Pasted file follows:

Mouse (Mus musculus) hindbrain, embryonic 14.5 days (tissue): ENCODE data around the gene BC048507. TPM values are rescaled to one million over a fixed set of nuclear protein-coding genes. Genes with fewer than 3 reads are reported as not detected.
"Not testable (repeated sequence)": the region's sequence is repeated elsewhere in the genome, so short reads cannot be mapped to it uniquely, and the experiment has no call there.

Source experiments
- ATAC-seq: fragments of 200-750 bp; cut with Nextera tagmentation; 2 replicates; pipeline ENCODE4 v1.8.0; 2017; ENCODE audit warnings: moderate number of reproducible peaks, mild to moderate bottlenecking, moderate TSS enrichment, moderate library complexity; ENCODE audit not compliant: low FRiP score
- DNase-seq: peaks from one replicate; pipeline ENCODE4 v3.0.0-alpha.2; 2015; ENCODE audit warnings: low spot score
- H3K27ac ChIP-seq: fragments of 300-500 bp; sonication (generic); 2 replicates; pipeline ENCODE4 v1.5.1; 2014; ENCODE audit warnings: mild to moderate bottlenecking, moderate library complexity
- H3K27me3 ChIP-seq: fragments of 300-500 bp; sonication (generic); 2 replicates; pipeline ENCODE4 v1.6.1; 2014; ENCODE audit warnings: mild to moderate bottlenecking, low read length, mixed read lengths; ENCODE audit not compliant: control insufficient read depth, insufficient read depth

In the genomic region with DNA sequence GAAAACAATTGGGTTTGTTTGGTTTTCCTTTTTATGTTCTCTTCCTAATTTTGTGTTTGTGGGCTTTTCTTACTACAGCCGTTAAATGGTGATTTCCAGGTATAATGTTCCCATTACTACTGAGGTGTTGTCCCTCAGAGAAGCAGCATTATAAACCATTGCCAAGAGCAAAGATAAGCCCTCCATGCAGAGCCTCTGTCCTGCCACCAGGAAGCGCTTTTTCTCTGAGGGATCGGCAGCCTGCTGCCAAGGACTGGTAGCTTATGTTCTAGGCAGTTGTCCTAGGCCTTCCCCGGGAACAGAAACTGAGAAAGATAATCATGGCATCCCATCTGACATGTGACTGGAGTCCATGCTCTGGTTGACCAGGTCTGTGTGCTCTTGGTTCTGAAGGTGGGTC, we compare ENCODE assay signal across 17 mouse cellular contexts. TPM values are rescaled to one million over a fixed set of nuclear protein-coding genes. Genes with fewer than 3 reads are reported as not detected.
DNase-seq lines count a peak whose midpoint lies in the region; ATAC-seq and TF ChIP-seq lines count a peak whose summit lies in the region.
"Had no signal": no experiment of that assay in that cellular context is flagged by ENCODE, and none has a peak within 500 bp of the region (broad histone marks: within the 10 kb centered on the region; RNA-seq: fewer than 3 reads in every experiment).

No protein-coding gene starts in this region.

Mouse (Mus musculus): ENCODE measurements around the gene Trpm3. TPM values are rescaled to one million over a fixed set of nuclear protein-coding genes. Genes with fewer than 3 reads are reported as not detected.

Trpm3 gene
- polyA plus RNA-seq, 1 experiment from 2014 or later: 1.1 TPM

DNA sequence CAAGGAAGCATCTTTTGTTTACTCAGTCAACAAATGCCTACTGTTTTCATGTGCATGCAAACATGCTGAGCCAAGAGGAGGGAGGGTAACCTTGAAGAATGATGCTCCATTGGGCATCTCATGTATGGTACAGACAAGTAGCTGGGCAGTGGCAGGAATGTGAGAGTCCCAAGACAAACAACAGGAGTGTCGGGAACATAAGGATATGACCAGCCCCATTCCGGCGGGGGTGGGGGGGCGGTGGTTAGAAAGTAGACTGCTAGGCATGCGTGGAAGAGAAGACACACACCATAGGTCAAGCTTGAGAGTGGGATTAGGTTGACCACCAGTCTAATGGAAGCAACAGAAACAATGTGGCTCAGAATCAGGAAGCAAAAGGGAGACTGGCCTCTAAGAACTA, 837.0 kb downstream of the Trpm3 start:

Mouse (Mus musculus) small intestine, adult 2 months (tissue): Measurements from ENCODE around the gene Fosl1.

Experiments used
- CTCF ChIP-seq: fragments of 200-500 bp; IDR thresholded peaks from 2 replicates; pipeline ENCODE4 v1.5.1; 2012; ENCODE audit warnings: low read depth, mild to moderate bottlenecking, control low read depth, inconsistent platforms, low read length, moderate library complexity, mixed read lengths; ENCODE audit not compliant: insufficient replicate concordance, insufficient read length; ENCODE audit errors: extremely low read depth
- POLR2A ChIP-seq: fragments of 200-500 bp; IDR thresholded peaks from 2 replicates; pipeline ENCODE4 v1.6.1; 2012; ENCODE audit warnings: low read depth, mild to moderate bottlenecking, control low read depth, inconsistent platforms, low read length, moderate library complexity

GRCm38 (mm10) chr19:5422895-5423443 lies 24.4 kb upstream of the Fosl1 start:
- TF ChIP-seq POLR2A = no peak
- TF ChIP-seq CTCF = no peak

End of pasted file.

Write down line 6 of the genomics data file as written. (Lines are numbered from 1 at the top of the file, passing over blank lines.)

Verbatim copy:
- H3K27ac ChIP-seq: fragments of 300-500 bp; sonication (generic); 2 replicates; pipeline ENCODE4 v1.5.1; 2014; ENCODE audit warnings: mild to moderate bottlenecking, moderate library complexity